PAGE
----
cdcjune19statevaxmap-157x300The Biden Administration may fall short of its goal of getting 70% of adults in the nation vaccinated against the coronavirus by July 4th, a campaign for which officials are pushing hard still in hopes of quelling the pandemic that has killed more than 600,000 people in this country.

All signs continue to point to this summer as a major turning point in months of the virus’ toll. New cases, hospitalizations, and deaths across the country have fallen to lows not seen since the earliest days of the pandemic.

The vaccination effort that the administration has hammered on since the beginning of the year has gotten at least one dose in the arms of 176 million Americans as of June 18: 65.1% of adults and 82% of those 65 and older have gotten their shots.

tbbacteria-300x200A rare outbreak of tuberculosis among dozens of surgical patients — some of them at hospitals in northern Virginia — is under investigation by federal health authorities, including the Centers for Disease Control and Prevention.  The CDC  suspects the infections may be tied to a malleable bone putty used in spinal and other orthopedic procedures.

The substance includes human cells harvested from cadavers, according to Aziyo Biologics Inc., a regenerative medicine company that has voluntarily recalled 154 containers of its FiberCel product.

Patrick Malone & Associates represents patients infected with tuberculosis apparently from this FiberCel bone putty product. Our firm is actively investigating what happened to determine the legal liability of everyone involved and to see where the  breakdowns occurred in the checks and balances intended to keep medical products safe.

scotusbldg-300x193It’s three strikes now from the U.S. Supreme Court: Have Republicans finally gotten themselves thrown out of their game to strip tens of millions of Americans of their health insurance?

The conservative-packed high court, in a 7-2 vote, rejected the latest and third GOP attempt to overturn the Affordable Care Act, which Republicans in Congress also have failed to kill in more than five dozen votes over more than a decade.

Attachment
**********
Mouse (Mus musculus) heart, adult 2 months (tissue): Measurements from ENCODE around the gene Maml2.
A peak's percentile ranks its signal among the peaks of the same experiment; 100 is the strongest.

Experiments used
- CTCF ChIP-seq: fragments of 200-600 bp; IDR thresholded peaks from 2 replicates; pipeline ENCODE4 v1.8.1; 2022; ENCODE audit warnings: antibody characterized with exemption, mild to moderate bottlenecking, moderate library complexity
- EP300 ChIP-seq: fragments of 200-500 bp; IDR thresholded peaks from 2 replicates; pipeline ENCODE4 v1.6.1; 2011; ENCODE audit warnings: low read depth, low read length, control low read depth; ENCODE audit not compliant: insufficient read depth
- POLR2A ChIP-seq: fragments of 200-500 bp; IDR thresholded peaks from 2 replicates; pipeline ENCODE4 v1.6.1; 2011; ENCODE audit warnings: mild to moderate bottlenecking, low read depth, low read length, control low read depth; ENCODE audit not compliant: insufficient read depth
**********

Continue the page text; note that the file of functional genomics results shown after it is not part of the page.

The case decided by the justices — supported by the Trump Administration and brought by attorneys general in Republican-controlled states like Texas and opposed by their counterparts in Democratic-controlled states — proved to be the legal equivalent of a belly flop.

usawaterpolo-150x150It may be time to rewrite that country western tune and advise mommas maybe to not let their babies grow up to be athletes,  because of the rising chance that they may be sexually mistreated at high amateur levels, even with the complicity of legendary coaches now stained by ugly legacies of abuse.

The disturbing and increasing problems affecting young female and male athletes were only fueled further by a $14 million settlement reached by women in California over five years’ of wrongdoing in a program approved by the sport’s governing body USA Water Polo.

boschembechler-150x150The nightmarish accusations involving an abusive health service doctor and men in the athletic programs at the University of Michigan, meantime, took a grimmer turn with further tawdry revelations about football coach Bo Schembechler by his adopted son and his onetime players.

UM-Cap-Region-Medical-Center-300x225Poorer communities of color in the region around the nation’s capital are inching toward getting more equitable hospital care — with new facilities slowly coming online to replace decrepit and risky institutions.

Politicians and public leaders in Maryland celebrated a decade-long fight to see the opening in Largo of a new hospital,  a “620,000-square-foot, glass-paneled facility [that] will replace the 75-year-old Prince George’s Hospital Center in Cheverly,” the Washington Post reported.

The new University of Maryland Capital Region Medical Center, near the Largo Town Center Metro station, had been stalled for years in political and regulatory battles over its size and funding. It will be part of the University of Maryland Medical System’s network of 13 hospitals, and officials hope it will anchor major development in Largo.